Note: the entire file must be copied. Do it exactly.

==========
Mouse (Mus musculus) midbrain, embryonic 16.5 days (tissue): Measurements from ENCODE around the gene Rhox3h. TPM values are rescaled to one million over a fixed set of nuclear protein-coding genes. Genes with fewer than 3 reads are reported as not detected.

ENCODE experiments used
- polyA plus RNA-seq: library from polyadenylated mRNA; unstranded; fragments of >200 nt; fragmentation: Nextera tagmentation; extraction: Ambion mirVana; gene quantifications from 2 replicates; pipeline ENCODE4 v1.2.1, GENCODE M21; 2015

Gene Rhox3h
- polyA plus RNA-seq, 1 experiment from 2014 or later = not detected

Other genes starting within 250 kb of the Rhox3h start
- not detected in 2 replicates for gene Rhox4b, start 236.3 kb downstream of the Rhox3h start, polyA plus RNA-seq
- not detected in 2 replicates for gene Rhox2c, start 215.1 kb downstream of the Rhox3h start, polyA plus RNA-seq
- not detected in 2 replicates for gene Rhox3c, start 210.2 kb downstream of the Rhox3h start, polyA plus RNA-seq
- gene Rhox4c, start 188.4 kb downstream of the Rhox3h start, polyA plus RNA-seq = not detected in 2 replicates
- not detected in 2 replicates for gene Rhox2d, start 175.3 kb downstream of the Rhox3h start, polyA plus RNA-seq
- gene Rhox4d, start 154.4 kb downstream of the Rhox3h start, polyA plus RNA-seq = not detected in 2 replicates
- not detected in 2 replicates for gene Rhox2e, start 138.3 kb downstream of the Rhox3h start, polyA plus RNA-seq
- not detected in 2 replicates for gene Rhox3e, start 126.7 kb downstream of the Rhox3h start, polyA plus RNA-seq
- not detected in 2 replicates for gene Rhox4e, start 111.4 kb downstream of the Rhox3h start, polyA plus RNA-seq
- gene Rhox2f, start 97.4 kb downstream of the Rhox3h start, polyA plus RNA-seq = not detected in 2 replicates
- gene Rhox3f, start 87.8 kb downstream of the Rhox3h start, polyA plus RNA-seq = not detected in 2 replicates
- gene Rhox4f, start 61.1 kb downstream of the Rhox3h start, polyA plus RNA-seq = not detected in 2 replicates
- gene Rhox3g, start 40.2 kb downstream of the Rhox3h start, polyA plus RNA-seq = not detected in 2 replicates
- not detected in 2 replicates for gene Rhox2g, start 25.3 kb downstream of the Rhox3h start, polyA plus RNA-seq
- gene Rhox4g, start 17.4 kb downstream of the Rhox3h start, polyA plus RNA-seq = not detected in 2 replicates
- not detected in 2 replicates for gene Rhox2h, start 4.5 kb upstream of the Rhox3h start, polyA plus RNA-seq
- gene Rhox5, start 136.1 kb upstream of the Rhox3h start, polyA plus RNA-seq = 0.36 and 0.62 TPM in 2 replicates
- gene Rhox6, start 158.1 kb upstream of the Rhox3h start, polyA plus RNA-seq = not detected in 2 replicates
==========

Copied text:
Mouse (Mus musculus) midbrain, embryonic 16.5 days (tissue): Measurements from ENCODE around the gene Rhox3h. TPM values are rescaled to one million over a fixed set of nuclear protein-coding genes. Genes with fewer than 3 reads are reported as not detected.

ENCODE experiments used
- polyA plus RNA-seq: library from polyadenylated mRNA; unstranded; fragments of >200 nt; fragmentation: Nextera tagmentation; extraction: Ambion mirVana; gene quantifications from 2 replicates; pipeline ENCODE4 v1.2.1, GENCODE M21; 2015

Gene Rhox3h
- polyA plus RNA-seq, 1 experiment from 2014 or later = not detected

Other genes starting within 250 kb of the Rhox3h start
- not detected in 2 replicates for gene Rhox4b, start 236.3 kb downstream of the Rhox3h start, polyA plus RNA-seq
- not detected in 2 replicates for gene Rhox2c, start 215.1 kb downstream of the Rhox3h start, polyA plus RNA-seq
- not detected in 2 replicates for gene Rhox3c, start 210.2 kb downstream of the Rhox3h start, polyA plus RNA-seq
- gene Rhox4c, start 188.4 kb downstream of the Rhox3h start, polyA plus RNA-seq = not detected in 2 replicates
- not detected in 2 replicates for gene Rhox2d, start 175.3 kb downstream of the Rhox3h start, polyA plus RNA-seq
- gene Rhox4d, start 154.4 kb downstream of the Rhox3h start, polyA plus RNA-seq = not detected in 2 replicates
- not detected in 2 replicates for gene Rhox2e, start 138.3 kb downstream of the Rhox3h start, polyA plus RNA-seq
- not detected in 2 replicates for gene Rhox3e, start 126.7 kb downstream of the Rhox3h start, polyA plus RNA-seq
- not detected in 2 replicates for gene Rhox4e, start 111.4 kb downstream of the Rhox3h start, polyA plus RNA-seq
- gene Rhox2f, start 97.4 kb downstream of the Rhox3h start, polyA plus RNA-seq = not detected in 2 replicates
- gene Rhox3f, start 87.8 kb downstream of the Rhox3h start, polyA plus RNA-seq = not detected in 2 replicates
- gene Rhox4f, start 61.1 kb downstream of the Rhox3h start, polyA plus RNA-seq = not detected in 2 replicates
- gene Rhox3g, start 40.2 kb downstream of the Rhox3h start, polyA plus RNA-seq = not detected in 2 replicates
- not detected in 2 replicates for gene Rhox2g, start 25.3 kb downstream of the Rhox3h start, polyA plus RNA-seq
- gene Rhox4g, start 17.4 kb downstream of the Rhox3h start, polyA plus RNA-seq = not detected in 2 replicates
- not detected in 2 replicates for gene Rhox2h, start 4.5 kb upstream of the Rhox3h start, polyA plus RNA-seq
- gene Rhox5, start 136.1 kb upstream of the Rhox3h start, polyA plus RNA-seq = 0.36 and 0.62 TPM in 2 replicates
- gene Rhox6, start 158.1 kb upstream of the Rhox3h start, polyA plus RNA-seq = not detected in 2 replicates